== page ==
March 8-12, 2021
Black Perspectives, the award-winning blog of the African American Intellectual History Society (AAIHS), is hosting a roundtable on Keeanga-Yamahtta Taylor’s Race for Profit: How Banks and the Real Estate Industry Undermined Black Homeownership (University of North Carolina Press, 2019), winner of the 2020 Pauli Murray Book Prize from AAIHS. The roundtable begins on Monday, March 8, 2021 and concludes on Friday, March 12, 2021. It will feature pieces from Paige Glotzer (University of Wisconsin-Madison), Kimberley Johnson (New York University), Jessica Ann Levy (SUNY Purchase), and Julia Rabig (Dartmouth College). At the conclusion of the roundtable, the author Keeanga-Yamahtta Taylor (Princeton University) will respond. On Friday at 12noon EST, Dr. Taylor will join Davarian L. Baldwin (Trinity College) for a lunchtime discussion about the book.
During the week of the online roundtable, Black Perspectives will publish new blog posts every day at 5:30AM EST. Please follow Black Perspectives (@) and AAIHS (@on Twitter, like AAIHS on Facebook, or subscribe to our blog for updates. By subscribing to Black Perspectives, each new post will automatically be delivered to your inbox during the week of the roundtable.
About the Author
Keeanga-Yamahtta Taylor is an Assistant Professor of African-American Studies at Princeton University. She is author of Race for Profit: How Banks and the Real Estate Industry Undermined Black Homeownership, published in 2019 by the University of North Carolina Press, longlisted for a National Book Award for nonfiction and a 2020 finalist for the Pulitzer in History. Taylor’s book From #BlackLivesMatter to Black Liberation, won the Lannan Cultural Freedom Award for an Especially Notable Book in 2016. She is also editor of How We Get Free: Black Feminism and the Combahee River Collective, which won the Lambda Literary Award for LGBQT nonfiction in 2018. Taylor has been appointed as a Distinguished Lecturer for the Organization of American Historians by the Organization of American Historians. Taylor is a contributing writer and columnist for The New Yorker. Follow her on Twitter @KeeangaYamahtta.
About the Participants
Paige Glotzer is Assistant Professor and John W. and Jeanne M. Rowe Chair in the History of American Politics, Institutions, and Political Economy at the University of Wisconsin-Madison. Her first book, entitled How the Suburbs Were Segregated: Developers and the Business of Exclusionary Housing, 1890-1960, charts how suburban developers ushered in modern housing segregation with the help of transnational financiers, real estate institutions, and public policymakers. Portions of her research have been published on Black Perspectives as well as in the Journal of Urban History and Public Seminar. Her work has also been featured in CityLab, Time, and the Baltimore Sun. Glotzer’s digital project, “Building Suburban Power,” maps the British investors who financed one of the first segregated planned suburbs in the United States. Follow her on Twitter at @apaigeoutofhist.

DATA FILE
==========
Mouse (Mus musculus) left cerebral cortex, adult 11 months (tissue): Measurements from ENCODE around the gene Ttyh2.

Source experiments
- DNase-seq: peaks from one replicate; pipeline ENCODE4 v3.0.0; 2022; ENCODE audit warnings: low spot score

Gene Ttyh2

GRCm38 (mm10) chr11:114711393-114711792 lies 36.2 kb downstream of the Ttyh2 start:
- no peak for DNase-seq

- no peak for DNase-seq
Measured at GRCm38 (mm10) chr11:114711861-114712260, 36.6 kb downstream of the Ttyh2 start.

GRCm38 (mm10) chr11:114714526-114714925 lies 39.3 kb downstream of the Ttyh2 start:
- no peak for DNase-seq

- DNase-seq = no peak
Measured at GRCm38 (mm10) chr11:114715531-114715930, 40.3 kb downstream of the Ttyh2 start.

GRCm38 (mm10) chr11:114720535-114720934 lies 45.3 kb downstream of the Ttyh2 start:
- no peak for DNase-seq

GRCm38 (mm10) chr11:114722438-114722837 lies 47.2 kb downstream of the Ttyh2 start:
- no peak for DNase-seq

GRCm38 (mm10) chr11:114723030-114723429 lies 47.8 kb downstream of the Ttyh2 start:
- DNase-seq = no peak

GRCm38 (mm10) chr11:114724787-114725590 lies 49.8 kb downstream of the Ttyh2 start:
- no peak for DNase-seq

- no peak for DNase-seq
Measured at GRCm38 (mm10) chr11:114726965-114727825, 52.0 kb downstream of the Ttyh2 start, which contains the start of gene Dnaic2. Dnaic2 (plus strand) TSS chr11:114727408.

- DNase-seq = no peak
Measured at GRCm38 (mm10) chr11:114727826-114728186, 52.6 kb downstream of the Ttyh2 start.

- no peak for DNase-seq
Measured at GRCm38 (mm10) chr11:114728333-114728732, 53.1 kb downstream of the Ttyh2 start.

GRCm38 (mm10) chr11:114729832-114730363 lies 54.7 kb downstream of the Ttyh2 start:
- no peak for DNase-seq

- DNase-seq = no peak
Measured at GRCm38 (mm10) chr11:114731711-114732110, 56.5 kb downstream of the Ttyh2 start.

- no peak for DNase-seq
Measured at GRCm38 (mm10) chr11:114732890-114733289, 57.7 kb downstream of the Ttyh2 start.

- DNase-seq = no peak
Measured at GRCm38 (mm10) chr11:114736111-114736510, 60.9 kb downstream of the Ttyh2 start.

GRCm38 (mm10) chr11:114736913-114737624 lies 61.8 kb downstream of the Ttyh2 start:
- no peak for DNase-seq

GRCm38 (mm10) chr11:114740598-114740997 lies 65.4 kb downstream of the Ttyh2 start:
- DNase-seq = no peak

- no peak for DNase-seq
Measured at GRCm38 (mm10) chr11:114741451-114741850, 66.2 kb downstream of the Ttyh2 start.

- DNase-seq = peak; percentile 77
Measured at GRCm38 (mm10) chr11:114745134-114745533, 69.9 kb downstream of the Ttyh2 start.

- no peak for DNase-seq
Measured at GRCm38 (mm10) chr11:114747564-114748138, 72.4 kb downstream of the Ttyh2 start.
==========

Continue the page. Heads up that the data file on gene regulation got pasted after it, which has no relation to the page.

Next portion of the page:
Kimberley Johnson is Professor of Social and Cultural Analysis and Affiliate Faculty Member of the Wagner School of New York University. Johnson’s research focuses on American and urban political development, urban and local politics, and race and ethnic politics. Johnson is the author of two books, Reforming Jim Crow (2010) and Governing the American State (2007) and numerous articles on American political development and its intersection with racial and ethnic politics. Johnson’s current book manuscript, Dark Concrete, explores the development of black power urbanism in Newark and East Orange, New Jersey and Oakland and East Palo Alto, California. Follow her on Twitter @KimberleyNYC.